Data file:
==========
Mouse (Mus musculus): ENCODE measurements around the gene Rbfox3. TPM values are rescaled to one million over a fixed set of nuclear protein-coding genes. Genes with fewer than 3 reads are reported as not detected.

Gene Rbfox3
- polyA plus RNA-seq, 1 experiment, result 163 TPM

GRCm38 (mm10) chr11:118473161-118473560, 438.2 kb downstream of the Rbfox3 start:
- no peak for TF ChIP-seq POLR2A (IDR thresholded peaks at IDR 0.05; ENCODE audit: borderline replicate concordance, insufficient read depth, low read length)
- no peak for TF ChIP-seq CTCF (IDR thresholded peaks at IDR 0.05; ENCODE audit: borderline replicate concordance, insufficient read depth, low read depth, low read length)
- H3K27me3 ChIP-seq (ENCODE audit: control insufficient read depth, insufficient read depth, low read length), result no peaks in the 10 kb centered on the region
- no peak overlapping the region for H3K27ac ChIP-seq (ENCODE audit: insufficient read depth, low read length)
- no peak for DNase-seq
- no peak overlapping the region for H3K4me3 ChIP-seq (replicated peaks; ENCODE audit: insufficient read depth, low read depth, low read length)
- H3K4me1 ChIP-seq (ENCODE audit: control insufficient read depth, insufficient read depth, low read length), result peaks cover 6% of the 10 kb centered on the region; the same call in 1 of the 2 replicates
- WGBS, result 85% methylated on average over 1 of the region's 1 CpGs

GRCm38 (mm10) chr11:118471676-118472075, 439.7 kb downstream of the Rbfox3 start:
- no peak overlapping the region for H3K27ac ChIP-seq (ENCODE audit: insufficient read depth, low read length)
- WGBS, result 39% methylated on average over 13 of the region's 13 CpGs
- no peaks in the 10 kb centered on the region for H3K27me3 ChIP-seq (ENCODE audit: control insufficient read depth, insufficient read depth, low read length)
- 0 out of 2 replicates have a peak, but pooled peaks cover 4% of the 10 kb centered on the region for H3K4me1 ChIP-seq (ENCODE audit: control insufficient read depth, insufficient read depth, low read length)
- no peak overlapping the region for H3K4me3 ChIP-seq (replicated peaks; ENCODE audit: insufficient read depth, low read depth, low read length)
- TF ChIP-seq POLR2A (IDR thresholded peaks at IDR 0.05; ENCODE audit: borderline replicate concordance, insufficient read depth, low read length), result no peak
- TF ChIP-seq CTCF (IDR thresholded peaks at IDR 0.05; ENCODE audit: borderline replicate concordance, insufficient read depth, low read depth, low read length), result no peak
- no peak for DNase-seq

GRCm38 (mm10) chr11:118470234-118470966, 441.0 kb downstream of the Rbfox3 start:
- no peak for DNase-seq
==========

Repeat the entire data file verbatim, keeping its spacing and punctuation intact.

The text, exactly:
Mouse (Mus musculus): ENCODE measurements around the gene Rbfox3. TPM values are rescaled to one million over a fixed set of nuclear protein-coding genes. Genes with fewer than 3 reads are reported as not detected.

Gene Rbfox3
- polyA plus RNA-seq, 1 experiment, result 163 TPM

GRCm38 (mm10) chr11:118473161-118473560, 438.2 kb downstream of the Rbfox3 start:
- no peak for TF ChIP-seq POLR2A (IDR thresholded peaks at IDR 0.05; ENCODE audit: borderline replicate concordance, insufficient read depth, low read length)
- no peak for TF ChIP-seq CTCF (IDR thresholded peaks at IDR 0.05; ENCODE audit: borderline replicate concordance, insufficient read depth, low read depth, low read length)
- H3K27me3 ChIP-seq (ENCODE audit: control insufficient read depth, insufficient read depth, low read length), result no peaks in the 10 kb centered on the region
- no peak overlapping the region for H3K27ac ChIP-seq (ENCODE audit: insufficient read depth, low read length)
- no peak for DNase-seq
- no peak overlapping the region for H3K4me3 ChIP-seq (replicated peaks; ENCODE audit: insufficient read depth, low read depth, low read length)
- H3K4me1 ChIP-seq (ENCODE audit: control insufficient read depth, insufficient read depth, low read length), result peaks cover 6% of the 10 kb centered on the region; the same call in 1 of the 2 replicates
- WGBS, result 85% methylated on average over 1 of the region's 1 CpGs

GRCm38 (mm10) chr11:118471676-118472075, 439.7 kb downstream of the Rbfox3 start:
- no peak overlapping the region for H3K27ac ChIP-seq (ENCODE audit: insufficient read depth, low read length)
- WGBS, result 39% methylated on average over 13 of the region's 13 CpGs
- no peaks in the 10 kb centered on the region for H3K27me3 ChIP-seq (ENCODE audit: control insufficient read depth, insufficient read depth, low read length)
- 0 out of 2 replicates have a peak, but pooled peaks cover 4% of the 10 kb centered on the region for H3K4me1 ChIP-seq (ENCODE audit: control insufficient read depth, insufficient read depth, low read length)
- no peak overlapping the region for H3K4me3 ChIP-seq (replicated peaks; ENCODE audit: insufficient read depth, low read depth, low read length)
- TF ChIP-seq POLR2A (IDR thresholded peaks at IDR 0.05; ENCODE audit: borderline replicate concordance, insufficient read depth, low read length), result no peak
- TF ChIP-seq CTCF (IDR thresholded peaks at IDR 0.05; ENCODE audit: borderline replicate concordance, insufficient read depth, low read depth, low read length), result no peak
- no peak for DNase-seq

GRCm38 (mm10) chr11:118470234-118470966, 441.0 kb downstream of the Rbfox3 start:
- no peak for DNase-seq